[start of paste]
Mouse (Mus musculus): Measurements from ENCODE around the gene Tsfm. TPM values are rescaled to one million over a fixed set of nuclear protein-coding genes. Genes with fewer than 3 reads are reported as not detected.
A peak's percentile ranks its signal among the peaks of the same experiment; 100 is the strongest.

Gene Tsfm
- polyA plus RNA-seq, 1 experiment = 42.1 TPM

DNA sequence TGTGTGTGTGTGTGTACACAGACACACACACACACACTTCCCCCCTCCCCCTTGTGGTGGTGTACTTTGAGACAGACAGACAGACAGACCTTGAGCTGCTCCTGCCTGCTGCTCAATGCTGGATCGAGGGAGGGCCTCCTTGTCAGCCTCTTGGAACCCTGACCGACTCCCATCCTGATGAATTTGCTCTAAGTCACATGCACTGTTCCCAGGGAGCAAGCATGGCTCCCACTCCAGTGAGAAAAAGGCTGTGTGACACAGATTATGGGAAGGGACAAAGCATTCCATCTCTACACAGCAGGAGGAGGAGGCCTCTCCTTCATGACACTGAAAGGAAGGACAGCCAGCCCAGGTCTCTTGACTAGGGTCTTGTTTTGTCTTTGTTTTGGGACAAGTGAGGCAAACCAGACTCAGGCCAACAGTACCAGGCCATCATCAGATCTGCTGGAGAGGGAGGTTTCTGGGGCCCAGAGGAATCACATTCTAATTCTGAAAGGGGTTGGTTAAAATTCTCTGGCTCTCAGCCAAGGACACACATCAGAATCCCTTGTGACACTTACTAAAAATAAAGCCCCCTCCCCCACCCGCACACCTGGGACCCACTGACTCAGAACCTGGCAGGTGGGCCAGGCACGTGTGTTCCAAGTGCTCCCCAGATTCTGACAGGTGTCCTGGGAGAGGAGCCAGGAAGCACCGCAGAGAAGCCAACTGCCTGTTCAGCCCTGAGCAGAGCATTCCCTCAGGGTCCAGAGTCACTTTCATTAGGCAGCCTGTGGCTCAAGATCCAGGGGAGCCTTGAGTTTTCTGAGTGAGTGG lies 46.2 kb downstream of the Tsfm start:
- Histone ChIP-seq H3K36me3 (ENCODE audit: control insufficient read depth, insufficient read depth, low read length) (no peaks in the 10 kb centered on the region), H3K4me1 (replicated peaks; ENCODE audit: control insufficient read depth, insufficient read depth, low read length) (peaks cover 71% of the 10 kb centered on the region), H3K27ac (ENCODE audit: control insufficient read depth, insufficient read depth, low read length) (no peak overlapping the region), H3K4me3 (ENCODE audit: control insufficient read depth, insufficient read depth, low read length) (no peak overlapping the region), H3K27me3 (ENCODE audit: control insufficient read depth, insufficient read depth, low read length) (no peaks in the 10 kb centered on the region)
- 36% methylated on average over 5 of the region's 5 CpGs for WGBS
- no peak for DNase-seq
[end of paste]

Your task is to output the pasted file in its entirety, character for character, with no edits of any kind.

Mouse (Mus musculus): Measurements from ENCODE around the gene Tsfm. TPM values are rescaled to one million over a fixed set of nuclear protein-coding genes. Genes with fewer than 3 reads are reported as not detected.
A peak's percentile ranks its signal among the peaks of the same experiment; 100 is the strongest.

Gene Tsfm
- polyA plus RNA-seq, 1 experiment = 42.1 TPM

DNA sequence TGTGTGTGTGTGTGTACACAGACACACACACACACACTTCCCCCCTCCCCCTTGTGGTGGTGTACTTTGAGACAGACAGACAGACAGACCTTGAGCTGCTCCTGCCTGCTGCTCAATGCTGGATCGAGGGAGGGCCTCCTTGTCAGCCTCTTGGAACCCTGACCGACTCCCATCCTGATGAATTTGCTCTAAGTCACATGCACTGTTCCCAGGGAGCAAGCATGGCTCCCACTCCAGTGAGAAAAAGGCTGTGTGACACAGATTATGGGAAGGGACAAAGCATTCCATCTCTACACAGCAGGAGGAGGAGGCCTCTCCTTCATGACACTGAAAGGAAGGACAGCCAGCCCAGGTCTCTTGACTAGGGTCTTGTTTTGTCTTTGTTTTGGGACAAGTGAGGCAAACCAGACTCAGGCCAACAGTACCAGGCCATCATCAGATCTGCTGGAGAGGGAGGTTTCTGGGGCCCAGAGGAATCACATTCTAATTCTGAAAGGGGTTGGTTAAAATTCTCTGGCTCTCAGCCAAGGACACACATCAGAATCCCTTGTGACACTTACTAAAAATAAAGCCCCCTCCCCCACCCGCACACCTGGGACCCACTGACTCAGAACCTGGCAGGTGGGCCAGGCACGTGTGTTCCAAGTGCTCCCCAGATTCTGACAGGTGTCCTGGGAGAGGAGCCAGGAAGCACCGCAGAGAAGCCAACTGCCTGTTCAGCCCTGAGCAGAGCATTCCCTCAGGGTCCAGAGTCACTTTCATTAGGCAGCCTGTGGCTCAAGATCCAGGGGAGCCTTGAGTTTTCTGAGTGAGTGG lies 46.2 kb downstream of the Tsfm start:
- Histone ChIP-seq H3K36me3 (ENCODE audit: control insufficient read depth, insufficient read depth, low read length) (no peaks in the 10 kb centered on the region), H3K4me1 (replicated peaks; ENCODE audit: control insufficient read depth, insufficient read depth, low read length) (peaks cover 71% of the 10 kb centered on the region), H3K27ac (ENCODE audit: control insufficient read depth, insufficient read depth, low read length) (no peak overlapping the region), H3K4me3 (ENCODE audit: control insufficient read depth, insufficient read depth, low read length) (no peak overlapping the region), H3K27me3 (ENCODE audit: control insufficient read depth, insufficient read depth, low read length) (no peaks in the 10 kb centered on the region)
- 36% methylated on average over 5 of the region's 5 CpGs for WGBS
- no peak for DNase-seq